Revisiting East

Revisiting East
January 2001

India’s re-engagement with South East Asia has come not a moment too soon.1 The Indian Prime Minister’s visit to Vietnam and Indonesia, the first since Mr. P.V. Narasimha Rao in 1995 to visit the region, are indicators of the radical changes that have come about with the end of the Cold War and the emergence of a new international security paradigm. Perhaps this is the point that makes the subtext of the current sojourn. Though no formal official acknowledgement is forthcoming, the undercurrent of a desire to shore up what is considered to be the informal club of Asian countries that are wary of China is all but obvious. Both India and Vietnam have faced Chinese invasions, Indonesia has concerns arising from its influential Chinese community.2 South-East Asia initiative also puts India in a position to chart new directions in regional co-operation. As the biggest Islamic nation, Indonesia can be India’s bridge with the Islamic world given India’s congenital woes based on religion and religious fundamentalism of one kind or the other.3 The visit, besides reflects a change in India’s foreign policy postures which has a large bearing on South Asian security. Though India kept itself distanced from the typical Third World policy stances of the eighties and the early nineties, its profile in the international system grew visibly in the past few years. While India sees a great opportunity in terms of trade expansion, it has reasons to feel positive about South-East Asian nations wanting India to play a larger, stabilising role in the region.4 The timing, close on the heels of the visit of the Vietnamese President to Beijing, and no matter what the security advisors say is crucial, particularly in the context of the visit of Li Peng, the second most important Chinese leader to India. This visit is, therefore being described as a part of an parallel effort to reduce the influence of China in the region, and to enable India establish a larger role in ASEAN.5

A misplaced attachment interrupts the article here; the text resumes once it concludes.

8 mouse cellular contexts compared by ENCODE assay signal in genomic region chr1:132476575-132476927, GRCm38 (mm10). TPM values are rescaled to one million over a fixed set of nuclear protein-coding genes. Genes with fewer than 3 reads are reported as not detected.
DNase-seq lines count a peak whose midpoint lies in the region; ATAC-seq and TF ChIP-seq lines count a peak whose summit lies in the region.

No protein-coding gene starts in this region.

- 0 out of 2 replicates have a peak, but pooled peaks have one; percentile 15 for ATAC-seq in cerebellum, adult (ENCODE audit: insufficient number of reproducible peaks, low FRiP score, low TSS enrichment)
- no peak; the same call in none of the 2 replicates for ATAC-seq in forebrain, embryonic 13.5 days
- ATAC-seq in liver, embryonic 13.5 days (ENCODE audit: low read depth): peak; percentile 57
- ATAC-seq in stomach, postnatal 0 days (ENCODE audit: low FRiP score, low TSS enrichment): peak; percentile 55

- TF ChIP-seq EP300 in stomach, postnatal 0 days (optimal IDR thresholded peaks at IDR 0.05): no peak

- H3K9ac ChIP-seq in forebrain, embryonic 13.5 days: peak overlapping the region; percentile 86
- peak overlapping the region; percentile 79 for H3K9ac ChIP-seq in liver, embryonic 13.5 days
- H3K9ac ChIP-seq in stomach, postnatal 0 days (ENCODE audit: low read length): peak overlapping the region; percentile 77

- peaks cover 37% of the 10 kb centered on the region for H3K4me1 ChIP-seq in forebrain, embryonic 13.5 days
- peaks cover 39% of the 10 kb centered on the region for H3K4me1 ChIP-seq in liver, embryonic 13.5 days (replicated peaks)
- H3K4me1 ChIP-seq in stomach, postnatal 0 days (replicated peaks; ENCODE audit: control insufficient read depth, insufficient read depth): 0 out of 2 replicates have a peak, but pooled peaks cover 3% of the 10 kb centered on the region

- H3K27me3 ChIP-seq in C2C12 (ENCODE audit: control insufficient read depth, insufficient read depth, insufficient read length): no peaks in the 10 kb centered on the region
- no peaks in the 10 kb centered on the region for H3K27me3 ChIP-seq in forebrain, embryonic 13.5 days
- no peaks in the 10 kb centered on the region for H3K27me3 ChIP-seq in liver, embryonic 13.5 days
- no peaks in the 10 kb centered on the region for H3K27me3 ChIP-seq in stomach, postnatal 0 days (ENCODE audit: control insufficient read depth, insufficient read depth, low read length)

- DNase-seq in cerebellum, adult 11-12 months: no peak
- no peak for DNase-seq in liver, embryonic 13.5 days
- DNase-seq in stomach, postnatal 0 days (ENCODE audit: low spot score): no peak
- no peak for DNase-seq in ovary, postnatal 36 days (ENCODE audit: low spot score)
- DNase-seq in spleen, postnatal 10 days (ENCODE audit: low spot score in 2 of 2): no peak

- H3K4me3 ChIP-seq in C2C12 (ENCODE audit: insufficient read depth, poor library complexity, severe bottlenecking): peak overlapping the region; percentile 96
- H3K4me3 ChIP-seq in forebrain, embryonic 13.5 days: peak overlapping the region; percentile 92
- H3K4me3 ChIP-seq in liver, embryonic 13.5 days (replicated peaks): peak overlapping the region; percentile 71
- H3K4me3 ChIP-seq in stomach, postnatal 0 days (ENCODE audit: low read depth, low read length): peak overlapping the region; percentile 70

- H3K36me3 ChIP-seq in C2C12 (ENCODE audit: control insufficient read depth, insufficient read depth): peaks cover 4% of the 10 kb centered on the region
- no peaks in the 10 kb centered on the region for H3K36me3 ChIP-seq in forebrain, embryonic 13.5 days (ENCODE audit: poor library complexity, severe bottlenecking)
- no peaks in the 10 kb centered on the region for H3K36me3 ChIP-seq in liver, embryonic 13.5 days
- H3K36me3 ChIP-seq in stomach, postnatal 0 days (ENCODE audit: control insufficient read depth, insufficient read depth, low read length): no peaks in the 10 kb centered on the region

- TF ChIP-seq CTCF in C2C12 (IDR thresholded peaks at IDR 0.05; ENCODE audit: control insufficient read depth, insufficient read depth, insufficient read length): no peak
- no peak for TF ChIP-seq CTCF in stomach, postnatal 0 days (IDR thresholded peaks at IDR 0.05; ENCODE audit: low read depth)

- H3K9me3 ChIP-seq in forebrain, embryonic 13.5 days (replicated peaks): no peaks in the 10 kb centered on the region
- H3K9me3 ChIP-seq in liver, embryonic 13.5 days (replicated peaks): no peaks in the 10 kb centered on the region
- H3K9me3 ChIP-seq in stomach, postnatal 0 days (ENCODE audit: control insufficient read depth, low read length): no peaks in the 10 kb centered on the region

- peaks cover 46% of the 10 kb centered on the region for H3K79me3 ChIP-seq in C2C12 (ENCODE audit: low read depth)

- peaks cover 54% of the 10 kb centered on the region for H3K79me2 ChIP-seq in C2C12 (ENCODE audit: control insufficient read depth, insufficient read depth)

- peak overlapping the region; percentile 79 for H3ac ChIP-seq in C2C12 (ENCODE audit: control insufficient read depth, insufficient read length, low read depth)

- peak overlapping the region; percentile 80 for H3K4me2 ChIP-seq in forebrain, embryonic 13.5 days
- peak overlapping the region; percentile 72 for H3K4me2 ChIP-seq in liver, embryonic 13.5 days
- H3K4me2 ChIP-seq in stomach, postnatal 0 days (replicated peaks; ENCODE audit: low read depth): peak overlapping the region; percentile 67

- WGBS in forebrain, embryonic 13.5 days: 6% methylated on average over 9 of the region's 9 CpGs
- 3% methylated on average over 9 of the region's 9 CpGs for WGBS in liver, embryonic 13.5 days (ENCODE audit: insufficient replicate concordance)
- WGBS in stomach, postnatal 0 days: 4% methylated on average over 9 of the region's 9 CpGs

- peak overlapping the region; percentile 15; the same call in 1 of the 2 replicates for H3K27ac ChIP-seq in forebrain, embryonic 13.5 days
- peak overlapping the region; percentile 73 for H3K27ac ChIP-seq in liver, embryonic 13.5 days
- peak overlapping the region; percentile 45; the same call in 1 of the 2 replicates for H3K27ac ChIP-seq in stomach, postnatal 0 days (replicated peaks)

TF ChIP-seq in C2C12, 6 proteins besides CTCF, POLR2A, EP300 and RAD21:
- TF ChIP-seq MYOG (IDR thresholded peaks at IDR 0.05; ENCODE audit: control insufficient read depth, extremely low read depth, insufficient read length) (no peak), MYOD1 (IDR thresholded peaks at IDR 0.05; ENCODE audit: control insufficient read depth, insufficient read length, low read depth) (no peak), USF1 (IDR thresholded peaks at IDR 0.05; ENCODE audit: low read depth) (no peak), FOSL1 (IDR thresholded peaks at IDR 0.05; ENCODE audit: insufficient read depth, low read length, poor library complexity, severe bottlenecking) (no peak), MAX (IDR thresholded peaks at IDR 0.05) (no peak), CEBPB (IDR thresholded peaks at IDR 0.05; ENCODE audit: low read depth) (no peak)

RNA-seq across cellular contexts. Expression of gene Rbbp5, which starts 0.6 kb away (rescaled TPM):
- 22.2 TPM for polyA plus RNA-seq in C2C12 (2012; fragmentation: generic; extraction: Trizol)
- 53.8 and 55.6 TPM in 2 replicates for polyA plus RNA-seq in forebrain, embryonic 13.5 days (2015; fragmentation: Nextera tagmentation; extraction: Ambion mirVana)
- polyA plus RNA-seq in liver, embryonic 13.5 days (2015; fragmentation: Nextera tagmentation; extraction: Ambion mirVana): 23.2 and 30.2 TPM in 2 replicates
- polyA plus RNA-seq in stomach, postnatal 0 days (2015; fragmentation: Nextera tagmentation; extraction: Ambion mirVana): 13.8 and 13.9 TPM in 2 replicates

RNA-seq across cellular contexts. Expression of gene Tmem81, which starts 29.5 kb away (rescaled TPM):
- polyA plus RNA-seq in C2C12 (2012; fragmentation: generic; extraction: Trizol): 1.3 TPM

The strategic importance of the countries in the Prime minister’s itinerary is also significant that reflects India’s keen desire to consolidate and expand its ties with two countries occupying important positions in South-East. Vietnam is chairman of the standing committee of ASEAN with which India is trying to establish close links. The opportunities for cooperation to mutual benefit are immense in respect of both Vietnam and Indonesia. Vietnam for example, has been seeking India’s assistance in setting up nuclear power plants and in peaceful utilisation of nuclear power. Besides, there is scope for co-operation in information technology, oil exploration and tourism. In Indonesia, which no Indian Prime Minister has visited after Rajiv Gandhi did in 1986, India’s ties with the Islamic world are bound to feature in Mr Vajpayee’s talks with President Wahid. An important Islamic country, it can help considerably in keeping these on an even keel.6

The Indian Prime Minister has described his South East Asia visit as a part of the “look East” policy. The semantic lure of the “Look East” policy which India had formally announced several years ago to define its diplomatic dealings with South-East Asia in particular, laced the official discourse during the Indian Prime Minister’s current tour of that region.”7 The Prime minister took the occasion to trace India’s relationship with the nations of the region to strong civilisational and cultural linkages going back thousand of years. “We are also closely cooperating with them in international and regional forum, including ASEAN..”8 India is a dialogue partner of ASEAN and has been having frequent high-level exchanges with East Asian countries.